Online Savings - monday 2009-02-02 1415 last modified 2009-02-02 1415
Categories: Nerdy
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I'm no financial adviser, but in tough times, making money work is essential. Online savings accounts are something of a stroke of genius, taking money out of brick and mortar institutions and getting to use it for their own loans and investments. Because the overhead of physical property and checking account maintenance is avoided, they can afford to offer much higher rates of return (annual percentage yield, or APY) than most well established banks, thereby leeching even more liquid funds. The only pre-requisite is that you have an existing bank account (again, genius; there's no due diligence on their customers since they've already proven themselves to another banking institution).

There are a good number of them out there. How do you choose? The Sun's Financial Diary has started to keep track of a history of interest rates offered for online savings accounts. I've taken the data and put it in Timeplot form for easier comprehension. As noted in that page, I have no direct business relationships with any of them. And as side/snide commentary, some of those banks have really, really bad names.

That isn't the full story, of course. Some accounts have minimum balances, others offer incentives, I'm sure still others have regular maintenance fees or brokerage options. It seems to me the most salient point in making a choice, though, is knowing how much money your money will make for you.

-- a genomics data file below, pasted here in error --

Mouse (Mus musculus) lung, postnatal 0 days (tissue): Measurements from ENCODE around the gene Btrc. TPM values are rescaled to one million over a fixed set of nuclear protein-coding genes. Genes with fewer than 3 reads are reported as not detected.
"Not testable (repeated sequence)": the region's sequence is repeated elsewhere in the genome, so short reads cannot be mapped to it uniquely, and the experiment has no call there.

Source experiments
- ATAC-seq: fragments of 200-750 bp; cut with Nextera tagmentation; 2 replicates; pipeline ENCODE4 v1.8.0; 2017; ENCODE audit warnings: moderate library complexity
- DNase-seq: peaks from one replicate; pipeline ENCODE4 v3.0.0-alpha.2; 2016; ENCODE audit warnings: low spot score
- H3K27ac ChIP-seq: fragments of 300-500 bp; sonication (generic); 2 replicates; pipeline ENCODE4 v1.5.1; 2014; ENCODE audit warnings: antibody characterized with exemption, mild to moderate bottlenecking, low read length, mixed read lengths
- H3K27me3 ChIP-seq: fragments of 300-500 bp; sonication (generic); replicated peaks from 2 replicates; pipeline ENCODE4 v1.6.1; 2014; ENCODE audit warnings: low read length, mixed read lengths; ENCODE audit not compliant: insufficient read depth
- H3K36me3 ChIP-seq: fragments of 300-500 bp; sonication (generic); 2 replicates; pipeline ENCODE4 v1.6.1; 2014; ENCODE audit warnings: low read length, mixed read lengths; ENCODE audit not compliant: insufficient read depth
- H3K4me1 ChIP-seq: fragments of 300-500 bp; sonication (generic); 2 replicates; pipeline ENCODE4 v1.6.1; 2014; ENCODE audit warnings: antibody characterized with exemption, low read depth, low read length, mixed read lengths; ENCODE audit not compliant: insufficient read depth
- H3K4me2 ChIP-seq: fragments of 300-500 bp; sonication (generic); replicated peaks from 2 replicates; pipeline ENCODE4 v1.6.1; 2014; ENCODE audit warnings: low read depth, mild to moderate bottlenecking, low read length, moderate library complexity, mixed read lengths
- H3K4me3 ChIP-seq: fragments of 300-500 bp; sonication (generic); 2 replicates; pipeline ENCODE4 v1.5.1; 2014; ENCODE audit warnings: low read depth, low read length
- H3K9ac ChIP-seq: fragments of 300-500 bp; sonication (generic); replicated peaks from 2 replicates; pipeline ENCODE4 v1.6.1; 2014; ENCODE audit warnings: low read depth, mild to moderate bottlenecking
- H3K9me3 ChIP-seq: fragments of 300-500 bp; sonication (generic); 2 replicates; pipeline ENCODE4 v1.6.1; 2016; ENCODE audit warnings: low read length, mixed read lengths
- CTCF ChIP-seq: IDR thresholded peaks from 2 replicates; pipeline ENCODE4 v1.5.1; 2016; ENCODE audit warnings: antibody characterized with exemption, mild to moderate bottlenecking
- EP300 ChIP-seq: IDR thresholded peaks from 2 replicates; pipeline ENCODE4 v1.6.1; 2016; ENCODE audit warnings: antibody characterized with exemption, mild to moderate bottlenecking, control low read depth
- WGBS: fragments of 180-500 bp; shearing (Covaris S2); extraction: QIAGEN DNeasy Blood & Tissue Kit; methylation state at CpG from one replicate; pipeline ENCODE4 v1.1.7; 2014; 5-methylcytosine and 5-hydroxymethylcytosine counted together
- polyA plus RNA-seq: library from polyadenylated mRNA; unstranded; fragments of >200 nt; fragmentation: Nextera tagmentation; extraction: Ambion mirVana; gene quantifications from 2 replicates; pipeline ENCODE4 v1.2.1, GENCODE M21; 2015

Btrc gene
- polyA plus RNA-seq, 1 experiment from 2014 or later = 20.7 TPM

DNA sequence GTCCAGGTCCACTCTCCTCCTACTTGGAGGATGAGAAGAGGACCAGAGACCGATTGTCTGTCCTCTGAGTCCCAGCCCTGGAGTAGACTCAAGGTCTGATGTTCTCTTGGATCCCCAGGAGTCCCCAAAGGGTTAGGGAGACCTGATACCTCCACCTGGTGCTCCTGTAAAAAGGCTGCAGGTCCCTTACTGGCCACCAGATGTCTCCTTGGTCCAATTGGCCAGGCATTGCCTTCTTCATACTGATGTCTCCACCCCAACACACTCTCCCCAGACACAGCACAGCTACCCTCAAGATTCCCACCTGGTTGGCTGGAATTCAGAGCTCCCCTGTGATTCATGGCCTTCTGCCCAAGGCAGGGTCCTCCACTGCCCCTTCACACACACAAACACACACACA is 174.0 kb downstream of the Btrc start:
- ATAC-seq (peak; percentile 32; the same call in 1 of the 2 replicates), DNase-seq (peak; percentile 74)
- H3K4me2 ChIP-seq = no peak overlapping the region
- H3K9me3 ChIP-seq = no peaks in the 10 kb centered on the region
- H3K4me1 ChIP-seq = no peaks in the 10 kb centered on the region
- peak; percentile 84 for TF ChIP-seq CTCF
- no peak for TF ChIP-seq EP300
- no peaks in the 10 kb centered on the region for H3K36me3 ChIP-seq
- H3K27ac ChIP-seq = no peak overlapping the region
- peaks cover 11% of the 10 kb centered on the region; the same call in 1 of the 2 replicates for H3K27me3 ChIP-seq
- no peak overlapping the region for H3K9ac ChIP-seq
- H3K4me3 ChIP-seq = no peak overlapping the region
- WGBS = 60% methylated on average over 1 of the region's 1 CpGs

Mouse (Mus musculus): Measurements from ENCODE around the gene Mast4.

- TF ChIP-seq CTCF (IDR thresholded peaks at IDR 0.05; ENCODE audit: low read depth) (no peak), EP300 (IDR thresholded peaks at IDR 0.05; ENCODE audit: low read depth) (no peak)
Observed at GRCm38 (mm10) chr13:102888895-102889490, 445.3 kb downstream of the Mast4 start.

cool graph

I hadn't seen that graph tool before. That's nice.

And I'm also happy to see that my choice has done quite well: Everbank. I chose them based on their international availability - my local banks didn't have any idea how to get money from a European, and Everbank was quite familiar with the process. I think it would work with my local bank, but I was a little wary to make up the routing numbers that fit into the international format when my bank couldn't give them to me.

They had a nice introduction interest rate too, which was handy at a time when we had a bunch of money lying around.

Jon Daley on February 04, 2009 07:00 AM

How's the transa...

How's the transaction delay?

After having not logged in for months (years?) to my Mozilla add-ons account, I found they're using Timeplot as the chief statistical plotting mechanism for users to track their add-on deployment. Sweet. I'm waiting for some patches to roll in one of these days.

Ryan Lee on February 05, 2009 11:24 PM

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